Ahead of this year’s InternetRetailing and eDelivery conferences, we’re hearing from some of the key speakers who are taking part.
Today the spotlight is on Peter Ward, chief executive, UK Warehousing Association. eDelivery’s Liz Morrell caught up with him to find out more.
eDelivery: What do you think are the biggest issues the retail industry is currently facing around delivery?
Peter Ward, chief executive, UK Warehousing Association: Brexit has intensified the labour/skills shortage that is now a major crisis. The industry has been supported for some years by Eastern European labour that is now leaving in droves, not because of uncertainty as the mainstream media reports, but because the pound is worth 15/20% less than prior to the referendum. It’s not just a shortage of drivers, but a massive shortage of pickers and manual labour in DC’s and fulfilment centres.
ED: Customer expectation continues to be at its highest – how can retailers balance cost and expectation?
PW: Although some of the earlier “madness” = free delivery and free returns – has been addressed, major structural change is needed in the economy. Since mass production took off in the sixties we have evolved to the low cost economy of today, and ultimately consumers will have to pay more for the goods and services expected, and the retailers will play their part in driving for higher prices – otherwise fail to survive.
ED: How important is the delivery experience when it comes to reputation and are retailers doing enough to look after their customers?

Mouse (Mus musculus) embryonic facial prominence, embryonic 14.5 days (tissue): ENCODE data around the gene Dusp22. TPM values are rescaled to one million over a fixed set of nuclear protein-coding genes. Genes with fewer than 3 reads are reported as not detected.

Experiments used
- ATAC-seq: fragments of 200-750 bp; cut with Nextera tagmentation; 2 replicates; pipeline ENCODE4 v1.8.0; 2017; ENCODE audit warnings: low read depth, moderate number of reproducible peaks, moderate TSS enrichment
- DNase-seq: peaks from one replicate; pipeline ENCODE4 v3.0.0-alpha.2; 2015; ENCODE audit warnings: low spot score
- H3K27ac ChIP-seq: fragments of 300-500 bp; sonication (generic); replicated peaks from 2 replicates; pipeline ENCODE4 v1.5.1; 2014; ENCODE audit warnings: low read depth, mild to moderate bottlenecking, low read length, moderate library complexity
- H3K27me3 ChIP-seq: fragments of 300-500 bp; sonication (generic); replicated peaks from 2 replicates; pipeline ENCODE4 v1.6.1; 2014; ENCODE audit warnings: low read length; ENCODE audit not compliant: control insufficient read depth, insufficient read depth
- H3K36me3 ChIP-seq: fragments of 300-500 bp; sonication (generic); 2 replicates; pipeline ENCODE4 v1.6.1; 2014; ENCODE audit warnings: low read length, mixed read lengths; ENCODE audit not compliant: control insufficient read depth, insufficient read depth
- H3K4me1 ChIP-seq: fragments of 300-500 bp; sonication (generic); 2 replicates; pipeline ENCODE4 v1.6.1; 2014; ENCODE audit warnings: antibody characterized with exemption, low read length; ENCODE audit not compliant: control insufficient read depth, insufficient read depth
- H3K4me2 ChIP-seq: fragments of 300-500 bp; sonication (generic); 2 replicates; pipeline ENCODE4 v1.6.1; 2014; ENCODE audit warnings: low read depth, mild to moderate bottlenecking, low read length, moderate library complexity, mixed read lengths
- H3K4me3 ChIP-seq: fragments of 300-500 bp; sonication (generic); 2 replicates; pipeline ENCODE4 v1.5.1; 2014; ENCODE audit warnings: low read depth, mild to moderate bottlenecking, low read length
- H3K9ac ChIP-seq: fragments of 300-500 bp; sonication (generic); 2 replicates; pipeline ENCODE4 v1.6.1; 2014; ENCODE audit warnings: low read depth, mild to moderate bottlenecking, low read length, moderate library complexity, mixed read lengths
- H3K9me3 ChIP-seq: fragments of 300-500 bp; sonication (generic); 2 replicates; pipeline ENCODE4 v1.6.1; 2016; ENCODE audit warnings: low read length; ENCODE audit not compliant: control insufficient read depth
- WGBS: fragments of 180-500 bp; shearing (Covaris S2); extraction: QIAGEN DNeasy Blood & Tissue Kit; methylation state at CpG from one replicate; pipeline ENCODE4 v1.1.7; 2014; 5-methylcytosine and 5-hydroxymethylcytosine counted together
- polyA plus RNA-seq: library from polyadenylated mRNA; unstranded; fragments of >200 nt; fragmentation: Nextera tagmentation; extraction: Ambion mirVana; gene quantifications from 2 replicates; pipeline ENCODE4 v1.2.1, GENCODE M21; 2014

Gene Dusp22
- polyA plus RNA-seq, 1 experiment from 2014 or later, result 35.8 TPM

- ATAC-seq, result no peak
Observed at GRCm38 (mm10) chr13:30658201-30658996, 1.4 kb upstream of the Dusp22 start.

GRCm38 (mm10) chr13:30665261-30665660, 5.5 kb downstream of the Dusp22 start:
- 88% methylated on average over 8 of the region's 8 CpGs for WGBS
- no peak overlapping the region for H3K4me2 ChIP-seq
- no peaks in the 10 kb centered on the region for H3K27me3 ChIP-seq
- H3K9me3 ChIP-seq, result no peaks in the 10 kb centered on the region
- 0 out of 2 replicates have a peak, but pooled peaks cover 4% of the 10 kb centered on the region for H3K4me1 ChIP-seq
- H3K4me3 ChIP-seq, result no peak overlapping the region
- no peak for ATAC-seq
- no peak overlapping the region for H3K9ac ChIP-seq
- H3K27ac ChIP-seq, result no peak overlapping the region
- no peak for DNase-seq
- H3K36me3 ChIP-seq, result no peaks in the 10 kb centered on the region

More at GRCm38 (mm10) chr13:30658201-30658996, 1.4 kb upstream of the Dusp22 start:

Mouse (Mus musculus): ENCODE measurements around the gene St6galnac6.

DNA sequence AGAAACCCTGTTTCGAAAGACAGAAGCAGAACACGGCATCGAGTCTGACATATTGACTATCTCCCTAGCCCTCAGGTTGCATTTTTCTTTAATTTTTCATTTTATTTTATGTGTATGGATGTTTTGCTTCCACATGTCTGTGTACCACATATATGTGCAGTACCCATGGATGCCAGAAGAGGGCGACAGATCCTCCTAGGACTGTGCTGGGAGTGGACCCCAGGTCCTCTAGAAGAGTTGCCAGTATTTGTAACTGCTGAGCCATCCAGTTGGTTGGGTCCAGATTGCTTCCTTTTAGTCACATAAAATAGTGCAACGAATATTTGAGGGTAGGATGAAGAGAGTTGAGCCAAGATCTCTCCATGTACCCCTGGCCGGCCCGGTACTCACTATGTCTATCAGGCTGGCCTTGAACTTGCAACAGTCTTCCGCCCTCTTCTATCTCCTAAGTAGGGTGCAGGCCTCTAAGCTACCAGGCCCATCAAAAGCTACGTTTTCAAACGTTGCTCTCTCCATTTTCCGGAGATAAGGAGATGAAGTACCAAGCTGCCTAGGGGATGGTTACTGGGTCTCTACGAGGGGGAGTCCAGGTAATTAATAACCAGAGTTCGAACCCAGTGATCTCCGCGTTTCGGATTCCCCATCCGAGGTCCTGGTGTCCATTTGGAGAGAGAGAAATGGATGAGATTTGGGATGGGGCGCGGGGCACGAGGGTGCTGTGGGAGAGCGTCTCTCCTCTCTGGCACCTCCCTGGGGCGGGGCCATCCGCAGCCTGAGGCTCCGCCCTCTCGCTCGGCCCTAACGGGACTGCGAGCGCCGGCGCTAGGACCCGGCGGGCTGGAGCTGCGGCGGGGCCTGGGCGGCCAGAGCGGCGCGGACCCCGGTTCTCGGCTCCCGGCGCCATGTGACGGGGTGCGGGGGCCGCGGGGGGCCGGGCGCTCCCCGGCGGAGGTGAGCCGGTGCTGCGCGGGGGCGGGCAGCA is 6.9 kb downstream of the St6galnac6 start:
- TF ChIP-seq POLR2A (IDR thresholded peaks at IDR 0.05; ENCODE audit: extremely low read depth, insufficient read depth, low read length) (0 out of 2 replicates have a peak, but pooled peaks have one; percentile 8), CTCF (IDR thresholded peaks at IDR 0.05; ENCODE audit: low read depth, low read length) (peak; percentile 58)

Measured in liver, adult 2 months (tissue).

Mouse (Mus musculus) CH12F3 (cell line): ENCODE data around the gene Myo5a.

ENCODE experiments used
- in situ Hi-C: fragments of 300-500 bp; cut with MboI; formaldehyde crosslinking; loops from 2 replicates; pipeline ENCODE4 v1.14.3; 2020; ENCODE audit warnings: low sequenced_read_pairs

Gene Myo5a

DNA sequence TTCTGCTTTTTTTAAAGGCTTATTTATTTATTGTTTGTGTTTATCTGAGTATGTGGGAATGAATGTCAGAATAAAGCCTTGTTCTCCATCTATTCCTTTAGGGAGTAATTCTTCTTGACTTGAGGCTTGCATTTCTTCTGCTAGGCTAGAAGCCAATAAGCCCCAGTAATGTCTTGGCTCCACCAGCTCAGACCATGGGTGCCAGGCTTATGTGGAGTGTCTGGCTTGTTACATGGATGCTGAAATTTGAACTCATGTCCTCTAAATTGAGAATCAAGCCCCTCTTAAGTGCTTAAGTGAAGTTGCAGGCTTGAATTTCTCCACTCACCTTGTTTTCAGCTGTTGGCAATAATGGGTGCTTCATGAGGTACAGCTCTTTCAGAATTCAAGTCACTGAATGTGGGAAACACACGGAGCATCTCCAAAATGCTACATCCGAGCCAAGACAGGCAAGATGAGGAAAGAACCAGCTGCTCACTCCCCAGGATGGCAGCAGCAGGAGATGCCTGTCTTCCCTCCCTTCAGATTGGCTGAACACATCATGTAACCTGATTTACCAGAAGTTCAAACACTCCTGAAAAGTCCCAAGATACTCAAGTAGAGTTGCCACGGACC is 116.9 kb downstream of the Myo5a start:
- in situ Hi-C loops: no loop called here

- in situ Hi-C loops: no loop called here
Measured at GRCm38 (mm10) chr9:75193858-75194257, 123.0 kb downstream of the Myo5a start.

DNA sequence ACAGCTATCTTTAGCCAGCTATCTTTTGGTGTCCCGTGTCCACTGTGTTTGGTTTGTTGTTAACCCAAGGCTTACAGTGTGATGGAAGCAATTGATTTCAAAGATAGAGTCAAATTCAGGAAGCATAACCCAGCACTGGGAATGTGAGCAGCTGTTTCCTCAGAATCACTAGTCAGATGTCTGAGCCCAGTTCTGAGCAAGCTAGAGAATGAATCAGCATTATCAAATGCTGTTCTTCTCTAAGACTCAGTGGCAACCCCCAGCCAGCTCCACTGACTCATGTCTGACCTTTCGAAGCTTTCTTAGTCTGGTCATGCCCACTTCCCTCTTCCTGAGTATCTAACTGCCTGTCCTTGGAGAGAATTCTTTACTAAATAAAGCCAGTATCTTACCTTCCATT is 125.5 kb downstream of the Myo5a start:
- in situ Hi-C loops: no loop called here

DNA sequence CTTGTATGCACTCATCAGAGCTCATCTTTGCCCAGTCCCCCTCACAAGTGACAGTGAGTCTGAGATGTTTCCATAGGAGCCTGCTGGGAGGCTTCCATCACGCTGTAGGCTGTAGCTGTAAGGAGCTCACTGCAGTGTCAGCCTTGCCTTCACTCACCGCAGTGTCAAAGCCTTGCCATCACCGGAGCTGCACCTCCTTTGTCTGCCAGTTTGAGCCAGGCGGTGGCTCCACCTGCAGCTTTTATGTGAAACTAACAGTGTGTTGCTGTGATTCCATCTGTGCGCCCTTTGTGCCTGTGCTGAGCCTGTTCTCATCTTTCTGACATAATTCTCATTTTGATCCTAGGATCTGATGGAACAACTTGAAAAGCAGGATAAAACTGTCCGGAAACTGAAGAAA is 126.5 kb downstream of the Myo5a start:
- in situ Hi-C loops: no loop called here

PW: The delivery experience has become the only physical interface and interaction in the process, between consumer and retailer – so the whole delivery piece is important. Prior to this, however, is the checkout process. This is where the retailer has the opportunity to provide choice of delivery options, at different price points, and thereby set expectations. Often overlooked by retailers, the checkout process is fundamental in determining the overall customer experience – from basket abandonment at one extreme, to 100% satisfaction at the other.
ED: What do you believe are the most exciting innovations in the pipeline currently?
PW: Those companies that recognise that the customer experience, and therefore the entire business model, is totally driven by the supply chain and logistics – no longer a service to the business it is now the enabler of business success – ASOS, Boohoo, Lesara and some of the pure play retailers are shifting the paradigm – supporting my mantra that logistics is the new retail
ED: There is a session specific to bringing new talent into the industry – what could be done to encourage more young people into the industry and what challenges do we face?
PW: There are massive issues around perception of the industry – it still has the image of old-aged and overweight lorry drivers and fork lift trucks. Ask your kids if they’d like to work in the logistics industry. Then ask them if they’d like to work for Amazon, Google or Virgin.
Also around Brexit: the customs union and ecommerce trade to and from EU countries. This depends on the trade deal negotiated, if any. Imagine the complexities of managing customs duty and taxes on outbound orders, and then same on returns. There are huge complexities that are overlooked by the government – some of the issues we face as the industry’s leading trade association are helping the policy makers to understand.
Peter Ward is chairing the Stand Up & Deliver Conference at the eDelivery Conference and InternetRetailing Conference, which take place on October 5, at the Novotel, Hammersmith, London. One pass gives entry to both events. For further information on the conferences, and to register for your delegate pass, visit www.internetretailingconference.com.